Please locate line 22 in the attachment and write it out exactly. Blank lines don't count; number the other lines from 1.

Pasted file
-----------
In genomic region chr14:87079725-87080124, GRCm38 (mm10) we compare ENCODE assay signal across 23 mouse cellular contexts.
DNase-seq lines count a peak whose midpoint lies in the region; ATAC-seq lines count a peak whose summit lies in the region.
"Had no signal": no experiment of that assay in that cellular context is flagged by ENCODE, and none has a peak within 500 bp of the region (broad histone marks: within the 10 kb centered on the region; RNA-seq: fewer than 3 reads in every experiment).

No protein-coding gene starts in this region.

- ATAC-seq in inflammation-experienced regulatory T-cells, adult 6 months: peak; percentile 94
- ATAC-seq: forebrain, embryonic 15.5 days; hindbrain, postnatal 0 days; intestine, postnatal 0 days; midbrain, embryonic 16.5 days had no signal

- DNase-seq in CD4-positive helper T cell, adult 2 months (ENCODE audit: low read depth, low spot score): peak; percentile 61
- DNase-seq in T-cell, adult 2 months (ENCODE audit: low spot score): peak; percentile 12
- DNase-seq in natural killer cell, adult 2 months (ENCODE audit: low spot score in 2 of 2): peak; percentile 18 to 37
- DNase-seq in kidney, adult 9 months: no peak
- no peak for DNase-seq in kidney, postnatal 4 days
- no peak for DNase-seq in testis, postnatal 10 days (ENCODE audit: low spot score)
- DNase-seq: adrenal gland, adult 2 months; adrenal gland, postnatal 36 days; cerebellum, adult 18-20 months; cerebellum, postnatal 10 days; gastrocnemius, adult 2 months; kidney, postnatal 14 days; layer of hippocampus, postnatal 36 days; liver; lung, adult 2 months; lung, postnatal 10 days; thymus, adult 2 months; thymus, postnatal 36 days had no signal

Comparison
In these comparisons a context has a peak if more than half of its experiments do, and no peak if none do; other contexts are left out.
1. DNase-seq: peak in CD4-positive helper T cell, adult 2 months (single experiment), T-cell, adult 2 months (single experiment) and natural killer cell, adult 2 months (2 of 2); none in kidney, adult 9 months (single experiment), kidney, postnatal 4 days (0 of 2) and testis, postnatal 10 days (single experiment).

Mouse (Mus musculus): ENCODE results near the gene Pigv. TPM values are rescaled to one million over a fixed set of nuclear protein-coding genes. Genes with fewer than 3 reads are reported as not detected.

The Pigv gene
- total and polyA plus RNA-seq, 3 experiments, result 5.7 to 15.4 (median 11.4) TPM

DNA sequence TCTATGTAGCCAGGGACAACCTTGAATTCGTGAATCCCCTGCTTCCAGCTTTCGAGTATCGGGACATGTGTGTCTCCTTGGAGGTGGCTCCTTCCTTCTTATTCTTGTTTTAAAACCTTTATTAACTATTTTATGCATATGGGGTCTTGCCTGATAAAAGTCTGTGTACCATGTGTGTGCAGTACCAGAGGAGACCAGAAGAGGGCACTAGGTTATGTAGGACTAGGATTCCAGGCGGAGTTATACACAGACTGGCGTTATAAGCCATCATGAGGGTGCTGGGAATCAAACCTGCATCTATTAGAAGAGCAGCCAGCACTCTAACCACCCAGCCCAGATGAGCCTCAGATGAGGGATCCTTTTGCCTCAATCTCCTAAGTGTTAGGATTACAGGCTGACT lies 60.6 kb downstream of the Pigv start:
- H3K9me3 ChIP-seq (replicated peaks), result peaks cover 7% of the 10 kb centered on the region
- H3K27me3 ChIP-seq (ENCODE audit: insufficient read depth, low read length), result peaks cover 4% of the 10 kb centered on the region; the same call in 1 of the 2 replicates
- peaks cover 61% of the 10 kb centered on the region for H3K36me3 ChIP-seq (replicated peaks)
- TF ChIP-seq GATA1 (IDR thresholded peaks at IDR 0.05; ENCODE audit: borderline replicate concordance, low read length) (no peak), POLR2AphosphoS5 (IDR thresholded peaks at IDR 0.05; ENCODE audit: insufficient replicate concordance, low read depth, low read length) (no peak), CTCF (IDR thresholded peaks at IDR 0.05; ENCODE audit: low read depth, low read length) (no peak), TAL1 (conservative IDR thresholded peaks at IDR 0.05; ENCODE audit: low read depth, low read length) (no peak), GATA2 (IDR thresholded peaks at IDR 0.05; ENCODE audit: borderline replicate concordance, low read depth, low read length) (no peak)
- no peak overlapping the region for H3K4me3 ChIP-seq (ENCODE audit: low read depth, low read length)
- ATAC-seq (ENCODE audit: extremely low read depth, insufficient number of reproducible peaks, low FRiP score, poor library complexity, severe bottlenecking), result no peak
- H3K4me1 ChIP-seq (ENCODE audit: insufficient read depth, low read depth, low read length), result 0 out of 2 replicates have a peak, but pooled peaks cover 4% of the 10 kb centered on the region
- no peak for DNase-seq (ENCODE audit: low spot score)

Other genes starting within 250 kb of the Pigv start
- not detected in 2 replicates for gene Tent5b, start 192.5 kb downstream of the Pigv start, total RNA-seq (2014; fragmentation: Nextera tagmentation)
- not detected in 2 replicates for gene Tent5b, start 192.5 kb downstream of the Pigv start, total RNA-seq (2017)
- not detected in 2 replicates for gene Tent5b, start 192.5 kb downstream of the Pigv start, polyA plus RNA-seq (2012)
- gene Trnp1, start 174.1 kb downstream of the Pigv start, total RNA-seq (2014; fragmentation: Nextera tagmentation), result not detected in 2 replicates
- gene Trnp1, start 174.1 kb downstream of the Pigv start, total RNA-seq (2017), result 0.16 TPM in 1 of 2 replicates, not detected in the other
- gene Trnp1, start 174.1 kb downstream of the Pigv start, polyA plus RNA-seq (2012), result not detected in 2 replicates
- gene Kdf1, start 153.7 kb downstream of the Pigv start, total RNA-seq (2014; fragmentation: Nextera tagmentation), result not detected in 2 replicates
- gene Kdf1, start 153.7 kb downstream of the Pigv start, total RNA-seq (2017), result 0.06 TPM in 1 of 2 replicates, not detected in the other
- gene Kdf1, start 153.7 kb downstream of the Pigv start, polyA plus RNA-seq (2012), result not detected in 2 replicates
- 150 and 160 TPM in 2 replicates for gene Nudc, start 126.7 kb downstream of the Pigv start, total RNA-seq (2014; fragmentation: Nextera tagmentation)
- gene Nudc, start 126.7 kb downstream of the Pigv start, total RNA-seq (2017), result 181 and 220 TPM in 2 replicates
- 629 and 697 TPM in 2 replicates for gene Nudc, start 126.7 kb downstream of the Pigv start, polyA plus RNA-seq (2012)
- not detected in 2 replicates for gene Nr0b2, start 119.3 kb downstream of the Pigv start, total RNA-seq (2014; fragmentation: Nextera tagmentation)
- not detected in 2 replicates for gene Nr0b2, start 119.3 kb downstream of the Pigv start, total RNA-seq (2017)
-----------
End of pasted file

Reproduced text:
- H3K27me3 ChIP-seq (ENCODE audit: insufficient read depth, low read length), result peaks cover 4% of the 10 kb centered on the region; the same call in 1 of the 2 replicates